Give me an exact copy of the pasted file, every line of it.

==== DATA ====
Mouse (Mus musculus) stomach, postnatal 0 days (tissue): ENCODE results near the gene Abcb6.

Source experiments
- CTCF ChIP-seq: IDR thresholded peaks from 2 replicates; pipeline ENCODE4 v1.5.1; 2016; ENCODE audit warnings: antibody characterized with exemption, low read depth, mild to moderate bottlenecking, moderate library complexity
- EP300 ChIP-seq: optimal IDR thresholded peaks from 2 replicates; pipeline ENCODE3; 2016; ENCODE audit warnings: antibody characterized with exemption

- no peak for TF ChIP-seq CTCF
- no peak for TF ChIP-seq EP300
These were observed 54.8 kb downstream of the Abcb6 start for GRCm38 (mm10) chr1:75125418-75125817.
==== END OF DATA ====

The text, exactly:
Mouse (Mus musculus) stomach, postnatal 0 days (tissue): ENCODE results near the gene Abcb6.

Source experiments
- CTCF ChIP-seq: IDR thresholded peaks from 2 replicates; pipeline ENCODE4 v1.5.1; 2016; ENCODE audit warnings: antibody characterized with exemption, low read depth, mild to moderate bottlenecking, moderate library complexity
- EP300 ChIP-seq: optimal IDR thresholded peaks from 2 replicates; pipeline ENCODE3; 2016; ENCODE audit warnings: antibody characterized with exemption

- no peak for TF ChIP-seq CTCF
- no peak for TF ChIP-seq EP300
These were observed 54.8 kb downstream of the Abcb6 start for GRCm38 (mm10) chr1:75125418-75125817.